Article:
At first, Polisario wasn’t consulted on an amendment to the trade deal. When it did finally hear from the EEAS, it was invited alongside several NGOs. Early indications suggested that the EEAS was preparing to confuse ‘the people of Western Sahara’, as represented by Polisario, with ‘the population of Western Sahara’, which could be just about anyone Morocco designated. Most of the NGOs declined the invitation, not wanting to be complicit in the deliberate confusion of ‘people’ with ‘population’, and ‘consult’ with ‘consent’. The negotiations went ahead anyway. Earlier this year, they came to fruition, with an agreement forthcoming between the EU and Morocco on an amendment to their trade deal that would include resources apparently originating in Western Sahara.
Why would the European Commission work to undermine an ECJ ruling? The obvious answer would seem to be blackmail over the borders at Ceuta and Melilla, leveraging the bodies of one refugee population against another, and ultimately immiserating both. The short-term stakes are humanitarian, and the implications appalling – complicity in ongoing human rights abuses in Western Sahara; undermining the UN peace process; border violence in Ceuta and Melilla – but the longer-term stakes are hardly less profound. The legal scholar Eva Kassoti recently wrote that the 2016 case ‘lends evidentiary force to critical voices in the literature that have cast doubt on the image of the EU, as evidenced by the jurisprudence of its principal judicial organ, as an actor maintaining a distinctive commitment to international law’.
The Fisheries Partnership Agreement was set to be renewed in July 2018. The Commission has signalled its intent to find a way forward, though it is difficult to imagine how this will be reconciled with the ECJ ruling, since most of the fishing takes place in waters now explicitly excluded from the FPA. Moreover, the EU’s €14 million in annual sectoral support for the Moroccan fishing industry – provided as part of the FPA – goes overwhelmingly to infrastructural projects in Western Sahara. It isn’t clear how the FPA could survive in anything like its current form without a significant departure from the ECJ ruling. In the Moroccan media, meanwhile, threats have been made about a reduction in counterterrorism co-operation, and a relaxation in control over the borders at Ceuta and Melilla.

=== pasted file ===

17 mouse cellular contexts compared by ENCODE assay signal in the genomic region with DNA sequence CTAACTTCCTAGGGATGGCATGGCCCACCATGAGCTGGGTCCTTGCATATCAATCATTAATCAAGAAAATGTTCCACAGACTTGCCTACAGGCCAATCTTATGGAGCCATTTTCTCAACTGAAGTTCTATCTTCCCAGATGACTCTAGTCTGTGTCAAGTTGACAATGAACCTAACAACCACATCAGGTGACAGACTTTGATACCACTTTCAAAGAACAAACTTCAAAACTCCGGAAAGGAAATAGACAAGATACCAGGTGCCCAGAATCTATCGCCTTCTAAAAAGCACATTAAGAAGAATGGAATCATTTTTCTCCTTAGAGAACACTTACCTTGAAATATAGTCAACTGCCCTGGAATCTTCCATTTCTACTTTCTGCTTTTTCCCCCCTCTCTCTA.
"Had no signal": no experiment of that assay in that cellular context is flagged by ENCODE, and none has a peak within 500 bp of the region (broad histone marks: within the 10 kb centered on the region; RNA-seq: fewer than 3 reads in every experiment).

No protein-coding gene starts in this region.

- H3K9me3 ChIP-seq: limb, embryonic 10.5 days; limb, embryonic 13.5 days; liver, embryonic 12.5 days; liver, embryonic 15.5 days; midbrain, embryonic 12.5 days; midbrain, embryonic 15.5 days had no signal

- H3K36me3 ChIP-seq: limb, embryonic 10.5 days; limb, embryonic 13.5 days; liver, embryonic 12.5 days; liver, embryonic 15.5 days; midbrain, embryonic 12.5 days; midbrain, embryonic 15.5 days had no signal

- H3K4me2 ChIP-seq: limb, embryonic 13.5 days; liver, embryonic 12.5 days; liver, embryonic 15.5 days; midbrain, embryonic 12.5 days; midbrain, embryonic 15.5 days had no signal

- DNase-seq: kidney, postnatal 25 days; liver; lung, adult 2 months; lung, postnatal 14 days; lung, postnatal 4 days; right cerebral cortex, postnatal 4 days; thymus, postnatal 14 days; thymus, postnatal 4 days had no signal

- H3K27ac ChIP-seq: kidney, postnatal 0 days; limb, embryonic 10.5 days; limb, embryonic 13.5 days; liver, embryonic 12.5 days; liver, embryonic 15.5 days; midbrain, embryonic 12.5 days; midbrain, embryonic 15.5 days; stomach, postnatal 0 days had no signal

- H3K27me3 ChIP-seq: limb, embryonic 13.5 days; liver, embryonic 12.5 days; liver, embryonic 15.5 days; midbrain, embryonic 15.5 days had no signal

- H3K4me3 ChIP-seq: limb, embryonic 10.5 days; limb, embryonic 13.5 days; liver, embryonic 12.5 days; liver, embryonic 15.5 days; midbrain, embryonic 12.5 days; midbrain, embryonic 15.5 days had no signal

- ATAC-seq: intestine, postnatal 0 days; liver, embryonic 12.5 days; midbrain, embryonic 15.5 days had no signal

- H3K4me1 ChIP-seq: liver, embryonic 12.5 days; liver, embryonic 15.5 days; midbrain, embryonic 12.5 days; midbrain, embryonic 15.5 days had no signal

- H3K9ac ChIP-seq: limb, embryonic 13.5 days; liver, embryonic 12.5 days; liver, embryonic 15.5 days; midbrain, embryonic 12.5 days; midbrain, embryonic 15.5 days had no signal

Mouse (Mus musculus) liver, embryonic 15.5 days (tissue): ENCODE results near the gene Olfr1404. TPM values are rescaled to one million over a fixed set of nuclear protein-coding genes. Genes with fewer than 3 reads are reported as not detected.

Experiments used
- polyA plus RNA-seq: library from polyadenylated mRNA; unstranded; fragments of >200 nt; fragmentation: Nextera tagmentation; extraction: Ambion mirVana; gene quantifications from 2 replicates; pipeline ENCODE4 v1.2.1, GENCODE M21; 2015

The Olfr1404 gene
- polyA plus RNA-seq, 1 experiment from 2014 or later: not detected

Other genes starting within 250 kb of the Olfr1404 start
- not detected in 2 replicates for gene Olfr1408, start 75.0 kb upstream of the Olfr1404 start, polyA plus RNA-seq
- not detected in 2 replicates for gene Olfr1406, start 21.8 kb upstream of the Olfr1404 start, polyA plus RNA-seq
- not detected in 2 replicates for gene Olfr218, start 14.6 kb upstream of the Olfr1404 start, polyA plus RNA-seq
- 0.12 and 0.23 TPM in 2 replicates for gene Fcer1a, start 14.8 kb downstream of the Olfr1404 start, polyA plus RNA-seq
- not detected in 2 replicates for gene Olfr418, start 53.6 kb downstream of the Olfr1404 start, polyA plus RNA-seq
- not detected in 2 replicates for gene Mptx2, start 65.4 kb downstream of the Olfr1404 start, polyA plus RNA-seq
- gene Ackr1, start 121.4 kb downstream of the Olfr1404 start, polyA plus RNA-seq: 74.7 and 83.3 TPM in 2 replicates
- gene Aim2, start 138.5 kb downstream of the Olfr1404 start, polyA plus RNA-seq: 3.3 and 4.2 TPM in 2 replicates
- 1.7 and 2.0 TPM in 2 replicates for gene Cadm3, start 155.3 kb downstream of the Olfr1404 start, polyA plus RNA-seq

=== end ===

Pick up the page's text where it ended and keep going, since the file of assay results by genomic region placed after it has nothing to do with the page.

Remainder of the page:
I went to Ceuta a few years ago. Getting there wasn’t hard for me – I took a taxi from Tangier, and had my passport stamped by a border guard with a Kalashnikov slung over his shoulder – and leaving was easier, but this obviously wasn’t the case for the people in the hills I passed on the way in. And this, too, is Europe: not only the Parliament and the Court of Justice, but also the sandbags and barbed wire, and the outsourced border violence, paid for by promises of humanitarian or economic aid for co-operative African governments. The connection between these things is sometimes difficult to understand in Brussels, or in Western Sahara. In Ceuta, some of the tendons and ligaments of the European project are just visible.